According to the custom of Nayarit dancing, "las bailarinas" gracefully twirl about, rustling their full skirts and fanning themselves while male counterparts show off with machete duels, knee bends and kicks.

According to the custom of Nayarit dancing, "las bailarinas" gracefully twirl about, rustling their full skirts and fanning themselves while male counterparts show off with machete duels, knee bends and kicks.

The dance, common along the Pacific coast of Mexico, is reminiscent of bygone courting rituals.

"At the end of the dance, the gentleman chooses his lady by kneeling before her, and she accepts by striking a pretty pose and setting her foot on his knee," says Victoria Snow Mountain, artistic director for Ballet Folklorico.

The multicultural dance group will showcase folk dances from Nayarit and eight other regions of Mexico at the 13th annual Dance Spectacular at 7 p.m. Saturday, March 12, at Central Medford High School, 815 S. Oakdale Ave.

More than 70 dancers, ages 4 to 21, from local schools will perform. Ballet Folklorico features students of Hispanic, Jewish, white and black descent, says Mountain.

Kids who aren't from Mexico participate to experience multicultural diversity. Mexican-American youth perform in order to stay connected to their traditional folk culture, says Mountain.

"What happens so often is as the kids learn English and get 'culturized,' they lose that connection to their parents," she says.

The program will feature dances from the Mexican states of Nuevo León, Baja California Norte, Jalisco, Nayarit, Michoacán, Veracruz, Zacatecas, Sinaloa and Yucatán, as well as Peru.

"We did a survey in classes to find out where their (students') roots in Mexico were, so we tried to pick regions that some of the kids in each class had a connection to," says Mountain.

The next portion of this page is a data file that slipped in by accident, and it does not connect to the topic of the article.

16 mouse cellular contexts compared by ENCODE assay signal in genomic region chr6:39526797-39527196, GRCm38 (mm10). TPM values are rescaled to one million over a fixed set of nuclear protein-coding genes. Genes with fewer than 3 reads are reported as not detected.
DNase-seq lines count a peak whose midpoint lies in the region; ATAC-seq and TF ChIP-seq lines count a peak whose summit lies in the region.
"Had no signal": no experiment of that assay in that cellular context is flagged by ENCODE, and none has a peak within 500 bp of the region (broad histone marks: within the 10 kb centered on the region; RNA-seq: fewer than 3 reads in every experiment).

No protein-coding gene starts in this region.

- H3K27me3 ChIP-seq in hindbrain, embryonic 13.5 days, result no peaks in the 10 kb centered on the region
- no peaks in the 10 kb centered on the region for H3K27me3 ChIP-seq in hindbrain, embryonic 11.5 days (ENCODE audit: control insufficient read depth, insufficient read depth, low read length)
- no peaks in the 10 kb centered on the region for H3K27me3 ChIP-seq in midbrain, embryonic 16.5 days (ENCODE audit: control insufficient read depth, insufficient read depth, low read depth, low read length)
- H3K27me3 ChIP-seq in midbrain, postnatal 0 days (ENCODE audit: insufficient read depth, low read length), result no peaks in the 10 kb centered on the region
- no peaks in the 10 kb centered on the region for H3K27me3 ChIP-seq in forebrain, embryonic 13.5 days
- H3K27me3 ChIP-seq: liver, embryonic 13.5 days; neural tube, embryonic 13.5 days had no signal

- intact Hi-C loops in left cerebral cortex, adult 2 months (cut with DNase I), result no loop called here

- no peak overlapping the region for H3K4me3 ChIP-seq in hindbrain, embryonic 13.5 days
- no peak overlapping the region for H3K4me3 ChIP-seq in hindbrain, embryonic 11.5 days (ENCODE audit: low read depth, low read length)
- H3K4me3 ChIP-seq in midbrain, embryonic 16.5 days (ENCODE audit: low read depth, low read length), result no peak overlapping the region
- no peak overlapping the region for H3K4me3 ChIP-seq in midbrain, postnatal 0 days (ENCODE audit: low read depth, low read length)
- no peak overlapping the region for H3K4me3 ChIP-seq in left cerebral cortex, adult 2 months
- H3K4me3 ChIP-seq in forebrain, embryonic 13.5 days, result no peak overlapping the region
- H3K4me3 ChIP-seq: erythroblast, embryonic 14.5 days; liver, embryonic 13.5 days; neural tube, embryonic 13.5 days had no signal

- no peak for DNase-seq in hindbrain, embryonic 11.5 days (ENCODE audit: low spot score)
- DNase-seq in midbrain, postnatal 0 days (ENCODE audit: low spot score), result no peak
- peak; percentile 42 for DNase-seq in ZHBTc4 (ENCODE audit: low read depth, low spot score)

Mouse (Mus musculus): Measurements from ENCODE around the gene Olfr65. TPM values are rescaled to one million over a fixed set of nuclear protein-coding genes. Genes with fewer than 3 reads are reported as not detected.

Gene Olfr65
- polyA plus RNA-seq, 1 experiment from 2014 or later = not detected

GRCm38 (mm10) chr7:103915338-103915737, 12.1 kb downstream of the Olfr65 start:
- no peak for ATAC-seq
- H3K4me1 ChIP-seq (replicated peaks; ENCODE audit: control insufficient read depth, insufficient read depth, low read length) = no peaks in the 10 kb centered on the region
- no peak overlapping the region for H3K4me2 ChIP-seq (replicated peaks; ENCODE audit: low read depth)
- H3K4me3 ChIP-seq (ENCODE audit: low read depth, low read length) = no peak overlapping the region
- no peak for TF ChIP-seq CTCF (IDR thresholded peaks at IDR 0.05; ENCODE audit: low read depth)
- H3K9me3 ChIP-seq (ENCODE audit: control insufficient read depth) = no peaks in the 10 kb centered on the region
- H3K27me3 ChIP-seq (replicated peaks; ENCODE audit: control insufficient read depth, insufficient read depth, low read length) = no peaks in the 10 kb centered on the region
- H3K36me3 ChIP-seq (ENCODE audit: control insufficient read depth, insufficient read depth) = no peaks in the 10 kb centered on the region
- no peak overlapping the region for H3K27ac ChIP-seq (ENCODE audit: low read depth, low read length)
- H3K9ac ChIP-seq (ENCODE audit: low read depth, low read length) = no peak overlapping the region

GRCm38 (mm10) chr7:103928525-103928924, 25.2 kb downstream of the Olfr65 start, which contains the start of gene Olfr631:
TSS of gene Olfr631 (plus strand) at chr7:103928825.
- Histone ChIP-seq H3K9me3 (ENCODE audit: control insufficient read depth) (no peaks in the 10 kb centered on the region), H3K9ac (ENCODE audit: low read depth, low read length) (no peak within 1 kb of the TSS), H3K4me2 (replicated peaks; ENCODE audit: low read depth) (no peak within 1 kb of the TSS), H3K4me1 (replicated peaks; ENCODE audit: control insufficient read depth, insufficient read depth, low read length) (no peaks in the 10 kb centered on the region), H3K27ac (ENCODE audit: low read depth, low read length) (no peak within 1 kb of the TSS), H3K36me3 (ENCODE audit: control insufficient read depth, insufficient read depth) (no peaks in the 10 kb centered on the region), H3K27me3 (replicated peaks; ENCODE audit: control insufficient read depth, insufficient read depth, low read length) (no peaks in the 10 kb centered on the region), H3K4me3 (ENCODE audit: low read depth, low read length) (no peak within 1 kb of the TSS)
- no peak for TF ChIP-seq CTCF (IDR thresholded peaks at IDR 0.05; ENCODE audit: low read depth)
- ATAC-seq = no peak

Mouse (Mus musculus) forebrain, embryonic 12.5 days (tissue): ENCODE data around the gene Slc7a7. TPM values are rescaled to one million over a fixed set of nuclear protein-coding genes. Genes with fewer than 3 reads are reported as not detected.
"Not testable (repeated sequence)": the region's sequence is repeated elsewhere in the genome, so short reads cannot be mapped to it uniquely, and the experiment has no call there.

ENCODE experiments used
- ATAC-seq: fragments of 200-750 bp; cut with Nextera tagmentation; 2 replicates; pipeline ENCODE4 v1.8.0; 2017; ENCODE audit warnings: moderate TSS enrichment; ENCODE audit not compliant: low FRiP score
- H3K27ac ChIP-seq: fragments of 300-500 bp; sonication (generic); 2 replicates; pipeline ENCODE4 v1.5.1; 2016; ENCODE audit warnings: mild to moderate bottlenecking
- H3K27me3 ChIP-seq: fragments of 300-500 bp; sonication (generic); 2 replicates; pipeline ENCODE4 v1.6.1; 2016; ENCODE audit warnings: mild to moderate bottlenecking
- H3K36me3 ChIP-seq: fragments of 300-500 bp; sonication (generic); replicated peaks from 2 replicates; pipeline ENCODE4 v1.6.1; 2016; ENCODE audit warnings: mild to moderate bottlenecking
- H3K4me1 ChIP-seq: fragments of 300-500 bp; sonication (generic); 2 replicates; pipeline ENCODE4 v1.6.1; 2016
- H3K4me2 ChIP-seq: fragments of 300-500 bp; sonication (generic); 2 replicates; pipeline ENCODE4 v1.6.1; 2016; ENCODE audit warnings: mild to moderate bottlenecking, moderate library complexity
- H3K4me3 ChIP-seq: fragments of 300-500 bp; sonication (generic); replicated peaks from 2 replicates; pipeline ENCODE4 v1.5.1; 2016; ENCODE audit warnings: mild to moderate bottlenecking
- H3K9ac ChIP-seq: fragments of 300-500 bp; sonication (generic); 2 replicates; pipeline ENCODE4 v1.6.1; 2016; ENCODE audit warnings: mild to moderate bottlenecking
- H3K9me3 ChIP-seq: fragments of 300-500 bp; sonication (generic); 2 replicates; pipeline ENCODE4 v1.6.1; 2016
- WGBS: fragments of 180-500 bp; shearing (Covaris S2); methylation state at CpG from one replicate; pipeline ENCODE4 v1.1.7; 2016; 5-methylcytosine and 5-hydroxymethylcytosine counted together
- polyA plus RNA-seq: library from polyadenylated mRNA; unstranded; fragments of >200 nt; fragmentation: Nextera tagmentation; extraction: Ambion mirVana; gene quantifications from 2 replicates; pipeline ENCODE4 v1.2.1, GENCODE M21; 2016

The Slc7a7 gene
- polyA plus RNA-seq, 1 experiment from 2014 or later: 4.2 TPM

Each dance is based on the traditional choreography, but some have been adapted for the age and skill level of the dancer, she says. The footwork, girls' skirt movements and costumes help identify the region and style of dance.

Advanced-level students, the Gala Performance Company, under the direction of Phoenix High School senior Secilia Gonzalez and Rogue Community College student Alex Zaragoza, will open and close the show with dances from the northern states Nuevo León, Baja California Norte and Jalisco. Nuevo León features a Tex-Mex, polka-style dance. Baja California Norte is characterized by cowboys struttin' their stuff; and Jalisco for its mariachi music and sombreros. Advanced students also will perform with Medford intermediate students in the Nayarit dances.

Talent and Phoenix students will perform a Michoacán dance called "Veijitos" ("Little Old Men").

"They have a mask, a hat and a cane, and they lean over as they stamp out their dances as though they were 80 years old," says Mountain.

White City middle-school and high-school students will perform the more sensual, flirty dances of tropical Sinaloa, and the city's elementary students will demonstrate the marching steps of Zacatecas, an area from which many local Mexican-Americans emigrated, says Mountain.

Medford elementary students will perform dances from Yucatán, and an adult group, La Palomas, will perform traditional, Peruvian folk dances to Andean music.

Tickets to Saturday's show are $7, $5 for middle-school and high-school students and $4 for children ages 12 and younger. Purchase them at La Placita in Medford and El Tapatio Restaurant in Ashland. Call 541-261-1906.